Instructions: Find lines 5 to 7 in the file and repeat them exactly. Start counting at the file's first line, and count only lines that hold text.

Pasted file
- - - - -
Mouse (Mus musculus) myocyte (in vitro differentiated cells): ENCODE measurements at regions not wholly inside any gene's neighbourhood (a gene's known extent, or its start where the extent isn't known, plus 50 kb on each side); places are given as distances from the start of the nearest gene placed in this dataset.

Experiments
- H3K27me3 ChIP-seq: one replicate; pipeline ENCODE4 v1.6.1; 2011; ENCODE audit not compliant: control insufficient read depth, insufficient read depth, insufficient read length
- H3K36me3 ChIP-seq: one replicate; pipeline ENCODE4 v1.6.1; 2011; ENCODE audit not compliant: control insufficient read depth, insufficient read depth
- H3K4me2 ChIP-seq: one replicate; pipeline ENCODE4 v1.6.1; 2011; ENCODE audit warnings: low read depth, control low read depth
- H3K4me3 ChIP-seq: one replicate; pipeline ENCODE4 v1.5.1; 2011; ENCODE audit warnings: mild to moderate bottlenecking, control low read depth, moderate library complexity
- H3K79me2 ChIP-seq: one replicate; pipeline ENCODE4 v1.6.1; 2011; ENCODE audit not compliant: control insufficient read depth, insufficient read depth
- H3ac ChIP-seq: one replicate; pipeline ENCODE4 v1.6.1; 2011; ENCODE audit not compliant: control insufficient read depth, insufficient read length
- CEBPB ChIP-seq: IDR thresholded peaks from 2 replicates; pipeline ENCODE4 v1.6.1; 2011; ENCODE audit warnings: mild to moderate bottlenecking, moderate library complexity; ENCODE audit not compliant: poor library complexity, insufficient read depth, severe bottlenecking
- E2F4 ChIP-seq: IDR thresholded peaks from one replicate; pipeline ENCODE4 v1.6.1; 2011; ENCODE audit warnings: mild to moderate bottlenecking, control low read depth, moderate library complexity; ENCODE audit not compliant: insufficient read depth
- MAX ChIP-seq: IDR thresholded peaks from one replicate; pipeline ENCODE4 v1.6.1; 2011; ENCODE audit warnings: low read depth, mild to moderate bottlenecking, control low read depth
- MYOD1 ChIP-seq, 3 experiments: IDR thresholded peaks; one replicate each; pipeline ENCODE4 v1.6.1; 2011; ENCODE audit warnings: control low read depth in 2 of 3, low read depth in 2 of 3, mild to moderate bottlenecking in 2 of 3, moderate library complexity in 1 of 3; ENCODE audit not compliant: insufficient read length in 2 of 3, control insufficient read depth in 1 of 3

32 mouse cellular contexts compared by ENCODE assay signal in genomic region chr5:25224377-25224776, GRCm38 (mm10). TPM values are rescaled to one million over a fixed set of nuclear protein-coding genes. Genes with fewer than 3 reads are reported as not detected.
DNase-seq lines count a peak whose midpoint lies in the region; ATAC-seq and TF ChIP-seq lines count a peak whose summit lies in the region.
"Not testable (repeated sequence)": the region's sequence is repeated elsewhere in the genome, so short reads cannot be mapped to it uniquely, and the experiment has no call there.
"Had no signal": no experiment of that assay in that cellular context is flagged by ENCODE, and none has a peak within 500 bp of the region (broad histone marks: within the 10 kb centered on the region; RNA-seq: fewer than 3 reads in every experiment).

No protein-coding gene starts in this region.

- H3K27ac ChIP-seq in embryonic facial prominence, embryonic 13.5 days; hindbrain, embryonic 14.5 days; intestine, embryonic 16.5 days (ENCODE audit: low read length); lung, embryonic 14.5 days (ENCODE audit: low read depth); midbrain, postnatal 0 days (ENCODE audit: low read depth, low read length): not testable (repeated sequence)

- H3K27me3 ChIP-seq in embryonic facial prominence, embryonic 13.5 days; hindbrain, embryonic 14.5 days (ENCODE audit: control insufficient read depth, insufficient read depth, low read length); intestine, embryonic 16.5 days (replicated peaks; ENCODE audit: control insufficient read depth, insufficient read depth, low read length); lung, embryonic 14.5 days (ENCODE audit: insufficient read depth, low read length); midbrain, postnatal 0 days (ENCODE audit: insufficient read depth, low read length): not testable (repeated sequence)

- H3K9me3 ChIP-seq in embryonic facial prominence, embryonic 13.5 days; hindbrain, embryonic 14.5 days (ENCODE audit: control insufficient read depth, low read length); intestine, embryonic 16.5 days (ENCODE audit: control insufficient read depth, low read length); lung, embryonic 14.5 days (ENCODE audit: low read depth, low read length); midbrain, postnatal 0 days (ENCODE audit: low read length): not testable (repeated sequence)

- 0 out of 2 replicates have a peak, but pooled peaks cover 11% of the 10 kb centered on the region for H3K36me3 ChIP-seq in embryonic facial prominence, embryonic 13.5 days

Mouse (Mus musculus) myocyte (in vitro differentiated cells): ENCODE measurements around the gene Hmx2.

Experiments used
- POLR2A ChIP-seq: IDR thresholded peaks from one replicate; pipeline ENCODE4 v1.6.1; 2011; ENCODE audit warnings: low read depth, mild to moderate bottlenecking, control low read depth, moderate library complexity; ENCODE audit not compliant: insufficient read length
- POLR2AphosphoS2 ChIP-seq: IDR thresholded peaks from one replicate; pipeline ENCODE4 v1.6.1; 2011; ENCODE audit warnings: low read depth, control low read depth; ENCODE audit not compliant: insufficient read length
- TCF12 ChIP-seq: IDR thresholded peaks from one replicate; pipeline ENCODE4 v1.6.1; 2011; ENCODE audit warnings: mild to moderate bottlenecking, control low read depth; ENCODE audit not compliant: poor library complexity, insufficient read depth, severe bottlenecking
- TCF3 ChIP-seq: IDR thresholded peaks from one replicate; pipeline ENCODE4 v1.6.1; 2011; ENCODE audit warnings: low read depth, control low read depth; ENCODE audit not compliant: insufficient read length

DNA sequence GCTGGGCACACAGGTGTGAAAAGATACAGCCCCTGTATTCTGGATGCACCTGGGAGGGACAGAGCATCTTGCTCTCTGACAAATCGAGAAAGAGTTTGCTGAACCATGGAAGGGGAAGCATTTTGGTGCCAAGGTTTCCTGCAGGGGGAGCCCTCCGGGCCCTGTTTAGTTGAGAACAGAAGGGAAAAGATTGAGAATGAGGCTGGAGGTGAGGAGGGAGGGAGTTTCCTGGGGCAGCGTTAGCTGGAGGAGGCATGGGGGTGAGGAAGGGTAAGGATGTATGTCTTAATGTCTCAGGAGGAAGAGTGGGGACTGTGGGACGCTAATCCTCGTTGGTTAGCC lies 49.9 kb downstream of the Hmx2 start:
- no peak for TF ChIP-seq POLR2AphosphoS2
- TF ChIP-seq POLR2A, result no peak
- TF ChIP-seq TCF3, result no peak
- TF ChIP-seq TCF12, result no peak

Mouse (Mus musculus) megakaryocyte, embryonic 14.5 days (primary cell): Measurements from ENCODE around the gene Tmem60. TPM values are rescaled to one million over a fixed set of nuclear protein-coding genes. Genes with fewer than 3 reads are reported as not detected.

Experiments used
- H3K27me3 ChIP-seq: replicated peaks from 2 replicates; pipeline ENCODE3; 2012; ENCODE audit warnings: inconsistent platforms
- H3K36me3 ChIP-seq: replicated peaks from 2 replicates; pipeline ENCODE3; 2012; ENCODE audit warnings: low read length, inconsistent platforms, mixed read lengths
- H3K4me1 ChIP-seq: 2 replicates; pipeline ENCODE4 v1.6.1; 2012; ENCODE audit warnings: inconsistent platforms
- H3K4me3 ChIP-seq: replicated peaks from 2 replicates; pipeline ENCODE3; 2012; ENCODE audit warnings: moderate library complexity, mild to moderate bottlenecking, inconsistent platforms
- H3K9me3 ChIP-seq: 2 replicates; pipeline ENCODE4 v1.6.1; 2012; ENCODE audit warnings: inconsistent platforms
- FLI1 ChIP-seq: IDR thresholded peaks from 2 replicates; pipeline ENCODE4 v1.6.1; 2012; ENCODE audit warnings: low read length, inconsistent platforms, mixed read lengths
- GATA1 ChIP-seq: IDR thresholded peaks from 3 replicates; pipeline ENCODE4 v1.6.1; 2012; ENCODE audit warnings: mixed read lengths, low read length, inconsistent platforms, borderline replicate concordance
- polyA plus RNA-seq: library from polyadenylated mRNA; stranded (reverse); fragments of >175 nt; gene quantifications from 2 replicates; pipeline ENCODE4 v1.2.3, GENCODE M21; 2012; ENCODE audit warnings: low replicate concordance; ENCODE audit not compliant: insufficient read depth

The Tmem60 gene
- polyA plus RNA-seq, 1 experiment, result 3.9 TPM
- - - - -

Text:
- H3K4me2 ChIP-seq: one replicate; pipeline ENCODE4 v1.6.1; 2011; ENCODE audit warnings: low read depth, control low read depth
- H3K4me3 ChIP-seq: one replicate; pipeline ENCODE4 v1.5.1; 2011; ENCODE audit warnings: mild to moderate bottlenecking, control low read depth, moderate library complexity
- H3K79me2 ChIP-seq: one replicate; pipeline ENCODE4 v1.6.1; 2011; ENCODE audit not compliant: control insufficient read depth, insufficient read depth